Monroe v. Kuhlman, Docket No. 03-3703 (2d Cir. Jan. 3, 2006) (Winter, Feinberg, Straub): This is somewhat of a rare bird: The Circuit concludes that the New York Court of Appeals improperly applied the state’s own contemporaneous objection rule and thus that its finding of a procedural default on direct appeal was “inadequate” to bar federal habeas review of the same question. Monroe claimed that his right to be present at all critical stages of the trial, as well as his right to “judicial supervision” of the trial, were violated when the state trial judge allowed the jury to view previously admitted evidence outside the presence of the judge and the parties during adjournments of the trial. Unfortunately, trial counsel did not object to the procedure. These claims were rejected on direct appeal. The N.Y. Court of Appeals found that (1) Monroe’s right to be present was not violated because the jury’s viewing of the evidence was merely an “ancillary proceeding”; and (2) his right to judicial supervision could not be considered on the merits because no contemporaneous objection was lodged.
On habeas review, the district court (Judge Weinstein) found that (1) the state court’s determination of the right-to-be-present claim was not an “unreasonable application” of federal law, and thus that the writ could not be granted on that basis. It also found that (2) the state court’s determination that Monroe failed to lodge a contemporaneous objection and thus forfeited his right to appellate review of the judicial supervision claim constituted an “independent and adequate” state-law ground to support its decision on this claim, and thus that federal habeas review was barred as well.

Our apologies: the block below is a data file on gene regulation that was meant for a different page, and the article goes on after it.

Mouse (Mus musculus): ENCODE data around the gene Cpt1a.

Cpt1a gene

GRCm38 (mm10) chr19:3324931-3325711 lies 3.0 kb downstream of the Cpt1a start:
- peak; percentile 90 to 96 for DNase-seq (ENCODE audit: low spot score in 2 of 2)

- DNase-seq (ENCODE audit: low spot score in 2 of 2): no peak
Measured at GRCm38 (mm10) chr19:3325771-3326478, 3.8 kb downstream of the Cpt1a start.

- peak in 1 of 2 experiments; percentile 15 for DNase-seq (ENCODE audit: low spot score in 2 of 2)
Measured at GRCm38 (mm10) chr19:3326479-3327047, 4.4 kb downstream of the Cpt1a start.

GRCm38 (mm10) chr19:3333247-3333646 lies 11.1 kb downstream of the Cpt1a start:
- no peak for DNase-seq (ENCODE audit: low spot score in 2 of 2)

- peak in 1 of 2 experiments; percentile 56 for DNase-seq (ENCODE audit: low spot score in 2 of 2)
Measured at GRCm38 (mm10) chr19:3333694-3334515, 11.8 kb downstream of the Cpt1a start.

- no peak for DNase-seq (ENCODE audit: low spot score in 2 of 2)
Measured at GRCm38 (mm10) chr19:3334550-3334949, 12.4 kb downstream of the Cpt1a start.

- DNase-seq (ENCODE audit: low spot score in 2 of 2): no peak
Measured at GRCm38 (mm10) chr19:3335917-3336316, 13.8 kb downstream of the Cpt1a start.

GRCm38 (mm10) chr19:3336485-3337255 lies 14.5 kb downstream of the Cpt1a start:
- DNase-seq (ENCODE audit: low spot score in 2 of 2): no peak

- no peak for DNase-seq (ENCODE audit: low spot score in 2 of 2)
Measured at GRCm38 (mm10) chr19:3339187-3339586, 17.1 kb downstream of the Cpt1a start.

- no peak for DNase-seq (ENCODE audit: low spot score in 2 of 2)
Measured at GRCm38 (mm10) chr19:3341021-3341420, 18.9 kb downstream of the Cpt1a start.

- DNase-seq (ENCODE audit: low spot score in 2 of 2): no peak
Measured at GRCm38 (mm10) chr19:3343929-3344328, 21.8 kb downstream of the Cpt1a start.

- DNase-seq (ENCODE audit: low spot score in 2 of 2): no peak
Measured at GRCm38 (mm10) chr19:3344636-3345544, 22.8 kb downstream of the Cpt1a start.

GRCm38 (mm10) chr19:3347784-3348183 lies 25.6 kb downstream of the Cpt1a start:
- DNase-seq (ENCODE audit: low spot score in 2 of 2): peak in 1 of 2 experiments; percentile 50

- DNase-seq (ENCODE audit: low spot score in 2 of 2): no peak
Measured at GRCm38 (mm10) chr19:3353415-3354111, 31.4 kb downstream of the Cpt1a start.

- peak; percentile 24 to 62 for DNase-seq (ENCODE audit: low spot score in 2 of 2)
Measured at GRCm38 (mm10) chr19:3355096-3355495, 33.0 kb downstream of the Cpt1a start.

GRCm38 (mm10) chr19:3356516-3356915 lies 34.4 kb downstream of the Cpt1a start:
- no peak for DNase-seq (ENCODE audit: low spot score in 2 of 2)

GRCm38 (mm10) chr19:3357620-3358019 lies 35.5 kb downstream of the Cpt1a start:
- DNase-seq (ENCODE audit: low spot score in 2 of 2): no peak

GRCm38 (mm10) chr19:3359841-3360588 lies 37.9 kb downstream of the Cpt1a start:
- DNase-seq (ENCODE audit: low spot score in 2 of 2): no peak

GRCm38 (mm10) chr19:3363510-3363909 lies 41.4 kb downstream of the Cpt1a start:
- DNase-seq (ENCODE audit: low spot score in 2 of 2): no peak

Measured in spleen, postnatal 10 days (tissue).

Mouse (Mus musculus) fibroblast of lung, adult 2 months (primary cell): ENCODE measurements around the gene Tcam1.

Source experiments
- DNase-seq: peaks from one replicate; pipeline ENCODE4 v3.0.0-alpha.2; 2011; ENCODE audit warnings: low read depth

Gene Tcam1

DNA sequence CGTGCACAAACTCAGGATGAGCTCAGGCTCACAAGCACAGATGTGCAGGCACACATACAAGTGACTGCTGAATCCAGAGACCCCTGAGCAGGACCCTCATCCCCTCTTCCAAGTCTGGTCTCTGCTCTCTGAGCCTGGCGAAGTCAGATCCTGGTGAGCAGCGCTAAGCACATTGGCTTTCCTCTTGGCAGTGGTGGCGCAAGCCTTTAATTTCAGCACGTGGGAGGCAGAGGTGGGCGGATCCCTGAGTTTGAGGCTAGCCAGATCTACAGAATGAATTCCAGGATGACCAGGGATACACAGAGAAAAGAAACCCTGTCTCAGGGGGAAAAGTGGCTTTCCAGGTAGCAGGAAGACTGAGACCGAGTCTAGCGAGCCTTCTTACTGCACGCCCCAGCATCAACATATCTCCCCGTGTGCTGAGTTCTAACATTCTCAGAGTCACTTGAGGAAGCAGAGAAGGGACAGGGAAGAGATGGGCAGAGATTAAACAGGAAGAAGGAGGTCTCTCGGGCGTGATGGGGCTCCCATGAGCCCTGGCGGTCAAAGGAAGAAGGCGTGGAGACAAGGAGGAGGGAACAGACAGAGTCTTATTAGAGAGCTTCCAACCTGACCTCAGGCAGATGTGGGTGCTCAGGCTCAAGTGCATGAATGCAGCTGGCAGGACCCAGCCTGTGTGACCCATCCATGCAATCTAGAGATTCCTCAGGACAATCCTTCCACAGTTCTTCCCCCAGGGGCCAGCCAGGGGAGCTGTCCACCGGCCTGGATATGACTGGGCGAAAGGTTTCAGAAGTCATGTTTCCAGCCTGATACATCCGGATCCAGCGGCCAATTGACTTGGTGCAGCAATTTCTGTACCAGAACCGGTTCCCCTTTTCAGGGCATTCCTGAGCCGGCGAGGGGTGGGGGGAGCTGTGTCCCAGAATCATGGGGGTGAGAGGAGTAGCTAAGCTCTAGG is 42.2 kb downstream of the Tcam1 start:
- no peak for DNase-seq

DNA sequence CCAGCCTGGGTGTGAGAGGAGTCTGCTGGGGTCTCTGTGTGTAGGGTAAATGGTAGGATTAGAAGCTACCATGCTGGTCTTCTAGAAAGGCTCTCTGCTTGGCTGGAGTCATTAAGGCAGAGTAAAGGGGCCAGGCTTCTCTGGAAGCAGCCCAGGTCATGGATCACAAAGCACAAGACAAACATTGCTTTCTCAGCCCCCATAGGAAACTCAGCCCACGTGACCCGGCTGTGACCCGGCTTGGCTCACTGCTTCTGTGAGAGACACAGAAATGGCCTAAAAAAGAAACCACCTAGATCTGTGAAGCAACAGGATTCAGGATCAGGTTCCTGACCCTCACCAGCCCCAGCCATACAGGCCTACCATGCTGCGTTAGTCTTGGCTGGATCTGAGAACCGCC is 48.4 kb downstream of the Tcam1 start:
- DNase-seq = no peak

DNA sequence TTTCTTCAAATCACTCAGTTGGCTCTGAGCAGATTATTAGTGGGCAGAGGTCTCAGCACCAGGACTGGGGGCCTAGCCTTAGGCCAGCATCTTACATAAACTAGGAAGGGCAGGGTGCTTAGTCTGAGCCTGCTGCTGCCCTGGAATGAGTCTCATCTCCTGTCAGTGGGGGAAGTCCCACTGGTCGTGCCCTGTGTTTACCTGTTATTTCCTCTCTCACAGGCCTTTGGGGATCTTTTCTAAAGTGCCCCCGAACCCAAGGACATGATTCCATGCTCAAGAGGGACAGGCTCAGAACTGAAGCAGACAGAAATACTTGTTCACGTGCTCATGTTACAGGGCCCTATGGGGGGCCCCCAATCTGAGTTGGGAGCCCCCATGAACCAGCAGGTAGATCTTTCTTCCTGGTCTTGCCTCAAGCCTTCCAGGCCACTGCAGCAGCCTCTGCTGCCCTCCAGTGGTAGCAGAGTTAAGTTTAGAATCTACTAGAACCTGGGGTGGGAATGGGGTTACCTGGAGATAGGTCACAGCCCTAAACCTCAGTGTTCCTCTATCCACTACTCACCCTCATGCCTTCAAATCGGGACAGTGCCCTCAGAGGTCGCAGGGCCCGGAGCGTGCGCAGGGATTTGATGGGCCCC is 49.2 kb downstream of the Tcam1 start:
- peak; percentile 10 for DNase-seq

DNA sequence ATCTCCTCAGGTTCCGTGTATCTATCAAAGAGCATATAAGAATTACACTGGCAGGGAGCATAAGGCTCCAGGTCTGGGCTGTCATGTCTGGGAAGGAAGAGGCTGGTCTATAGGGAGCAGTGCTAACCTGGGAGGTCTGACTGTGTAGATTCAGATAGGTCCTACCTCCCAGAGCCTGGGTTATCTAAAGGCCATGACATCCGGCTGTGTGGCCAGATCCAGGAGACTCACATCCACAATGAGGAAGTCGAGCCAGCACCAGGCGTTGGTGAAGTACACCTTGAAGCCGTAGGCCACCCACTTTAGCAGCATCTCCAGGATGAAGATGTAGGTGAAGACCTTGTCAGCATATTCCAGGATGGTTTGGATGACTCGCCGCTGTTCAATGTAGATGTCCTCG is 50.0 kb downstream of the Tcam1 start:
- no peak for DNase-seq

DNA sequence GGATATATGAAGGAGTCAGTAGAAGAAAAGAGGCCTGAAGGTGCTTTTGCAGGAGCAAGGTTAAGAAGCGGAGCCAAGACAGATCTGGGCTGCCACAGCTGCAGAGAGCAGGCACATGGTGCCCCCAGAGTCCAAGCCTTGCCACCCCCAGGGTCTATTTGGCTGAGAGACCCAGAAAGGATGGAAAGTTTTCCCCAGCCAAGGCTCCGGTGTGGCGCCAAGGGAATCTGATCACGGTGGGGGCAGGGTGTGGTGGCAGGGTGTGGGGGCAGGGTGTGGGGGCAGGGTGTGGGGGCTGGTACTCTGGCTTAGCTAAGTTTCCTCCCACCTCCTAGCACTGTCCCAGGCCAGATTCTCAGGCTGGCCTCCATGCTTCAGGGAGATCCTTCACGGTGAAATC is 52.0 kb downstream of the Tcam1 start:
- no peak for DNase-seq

The Circuit agreed with Judge Weinstein on point 1, but reversed on point 2, concluding that the New York Court of Appeals misapplied the state’s own contemporaneous objection rule to bar review of the judicial supervision claim. Impressively canvassing New York case law over the last 70 years, the Court concluded that New York did not require a contemporaneous objection to preserve a claim that the defendant’s right to judicial supervision of the trial had been violated. As early as 1934, for instance, the state’s highest court held that “it was irrelevant under the circumstances that an objection was not made.” And in 1985, the same court held that “even a defendant’s consent could not overcome the right to judicial supervision during jury deliberations.” (emphasis in original). Similar decisions were rendered in 1991 and 2000.
Because “[t]hese cases make clear that New York state courts do not typically require judicial supervision claims to be preserved,” the Circuit concluded, the New York Court of Appeals’ application of the contemporaneous-objection rule to bar review of Monroe’s judicial supervision claim did not constitute an “adequate” state-law ground precluding federal habeas review. It thus remanded the matter to the district court for a consideration of this question on the merits.